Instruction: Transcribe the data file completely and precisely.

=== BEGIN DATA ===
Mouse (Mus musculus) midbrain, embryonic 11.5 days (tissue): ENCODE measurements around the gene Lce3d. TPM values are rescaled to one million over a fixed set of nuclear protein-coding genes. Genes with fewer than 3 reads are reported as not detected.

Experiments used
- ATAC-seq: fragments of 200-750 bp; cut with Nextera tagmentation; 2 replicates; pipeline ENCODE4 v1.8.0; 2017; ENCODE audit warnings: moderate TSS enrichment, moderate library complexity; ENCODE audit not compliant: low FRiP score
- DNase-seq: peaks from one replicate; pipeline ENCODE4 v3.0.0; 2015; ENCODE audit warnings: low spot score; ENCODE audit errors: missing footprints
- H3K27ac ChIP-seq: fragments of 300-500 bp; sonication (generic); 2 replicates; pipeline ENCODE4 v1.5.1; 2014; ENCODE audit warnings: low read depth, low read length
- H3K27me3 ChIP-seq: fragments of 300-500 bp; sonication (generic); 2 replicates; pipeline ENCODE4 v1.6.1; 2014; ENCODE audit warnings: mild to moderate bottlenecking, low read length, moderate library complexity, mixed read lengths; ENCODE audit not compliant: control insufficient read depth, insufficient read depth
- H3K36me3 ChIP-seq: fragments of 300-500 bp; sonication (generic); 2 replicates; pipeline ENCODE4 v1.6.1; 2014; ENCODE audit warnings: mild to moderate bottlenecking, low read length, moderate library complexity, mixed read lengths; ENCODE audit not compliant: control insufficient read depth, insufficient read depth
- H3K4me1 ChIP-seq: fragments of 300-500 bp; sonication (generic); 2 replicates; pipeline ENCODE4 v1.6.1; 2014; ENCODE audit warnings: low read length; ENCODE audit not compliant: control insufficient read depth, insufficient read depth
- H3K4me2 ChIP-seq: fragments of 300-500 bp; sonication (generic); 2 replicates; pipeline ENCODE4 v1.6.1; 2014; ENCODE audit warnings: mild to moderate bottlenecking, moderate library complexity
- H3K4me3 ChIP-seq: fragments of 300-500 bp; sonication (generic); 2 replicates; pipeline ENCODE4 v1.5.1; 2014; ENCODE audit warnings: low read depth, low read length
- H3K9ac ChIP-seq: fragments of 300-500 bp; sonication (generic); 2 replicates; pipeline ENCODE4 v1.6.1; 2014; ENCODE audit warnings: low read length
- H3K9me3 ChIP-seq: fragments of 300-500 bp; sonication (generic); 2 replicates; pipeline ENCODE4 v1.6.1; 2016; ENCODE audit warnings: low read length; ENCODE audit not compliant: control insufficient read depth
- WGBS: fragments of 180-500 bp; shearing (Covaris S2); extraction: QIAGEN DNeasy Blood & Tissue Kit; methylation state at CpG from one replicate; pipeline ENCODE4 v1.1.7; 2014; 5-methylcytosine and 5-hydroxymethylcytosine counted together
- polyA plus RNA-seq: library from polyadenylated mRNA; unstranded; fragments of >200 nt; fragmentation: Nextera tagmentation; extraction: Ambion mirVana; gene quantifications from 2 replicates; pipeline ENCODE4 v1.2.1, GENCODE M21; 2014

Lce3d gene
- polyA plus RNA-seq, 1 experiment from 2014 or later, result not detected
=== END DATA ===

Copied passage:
Mouse (Mus musculus) midbrain, embryonic 11.5 days (tissue): ENCODE measurements around the gene Lce3d. TPM values are rescaled to one million over a fixed set of nuclear protein-coding genes. Genes with fewer than 3 reads are reported as not detected.

Experiments used
- ATAC-seq: fragments of 200-750 bp; cut with Nextera tagmentation; 2 replicates; pipeline ENCODE4 v1.8.0; 2017; ENCODE audit warnings: moderate TSS enrichment, moderate library complexity; ENCODE audit not compliant: low FRiP score
- DNase-seq: peaks from one replicate; pipeline ENCODE4 v3.0.0; 2015; ENCODE audit warnings: low spot score; ENCODE audit errors: missing footprints
- H3K27ac ChIP-seq: fragments of 300-500 bp; sonication (generic); 2 replicates; pipeline ENCODE4 v1.5.1; 2014; ENCODE audit warnings: low read depth, low read length
- H3K27me3 ChIP-seq: fragments of 300-500 bp; sonication (generic); 2 replicates; pipeline ENCODE4 v1.6.1; 2014; ENCODE audit warnings: mild to moderate bottlenecking, low read length, moderate library complexity, mixed read lengths; ENCODE audit not compliant: control insufficient read depth, insufficient read depth
- H3K36me3 ChIP-seq: fragments of 300-500 bp; sonication (generic); 2 replicates; pipeline ENCODE4 v1.6.1; 2014; ENCODE audit warnings: mild to moderate bottlenecking, low read length, moderate library complexity, mixed read lengths; ENCODE audit not compliant: control insufficient read depth, insufficient read depth
- H3K4me1 ChIP-seq: fragments of 300-500 bp; sonication (generic); 2 replicates; pipeline ENCODE4 v1.6.1; 2014; ENCODE audit warnings: low read length; ENCODE audit not compliant: control insufficient read depth, insufficient read depth
- H3K4me2 ChIP-seq: fragments of 300-500 bp; sonication (generic); 2 replicates; pipeline ENCODE4 v1.6.1; 2014; ENCODE audit warnings: mild to moderate bottlenecking, moderate library complexity
- H3K4me3 ChIP-seq: fragments of 300-500 bp; sonication (generic); 2 replicates; pipeline ENCODE4 v1.5.1; 2014; ENCODE audit warnings: low read depth, low read length
- H3K9ac ChIP-seq: fragments of 300-500 bp; sonication (generic); 2 replicates; pipeline ENCODE4 v1.6.1; 2014; ENCODE audit warnings: low read length
- H3K9me3 ChIP-seq: fragments of 300-500 bp; sonication (generic); 2 replicates; pipeline ENCODE4 v1.6.1; 2016; ENCODE audit warnings: low read length; ENCODE audit not compliant: control insufficient read depth
- WGBS: fragments of 180-500 bp; shearing (Covaris S2); extraction: QIAGEN DNeasy Blood & Tissue Kit; methylation state at CpG from one replicate; pipeline ENCODE4 v1.1.7; 2014; 5-methylcytosine and 5-hydroxymethylcytosine counted together
- polyA plus RNA-seq: library from polyadenylated mRNA; unstranded; fragments of >200 nt; fragmentation: Nextera tagmentation; extraction: Ambion mirVana; gene quantifications from 2 replicates; pipeline ENCODE4 v1.2.1, GENCODE M21; 2014

Lce3d gene
- polyA plus RNA-seq, 1 experiment from 2014 or later, result not detected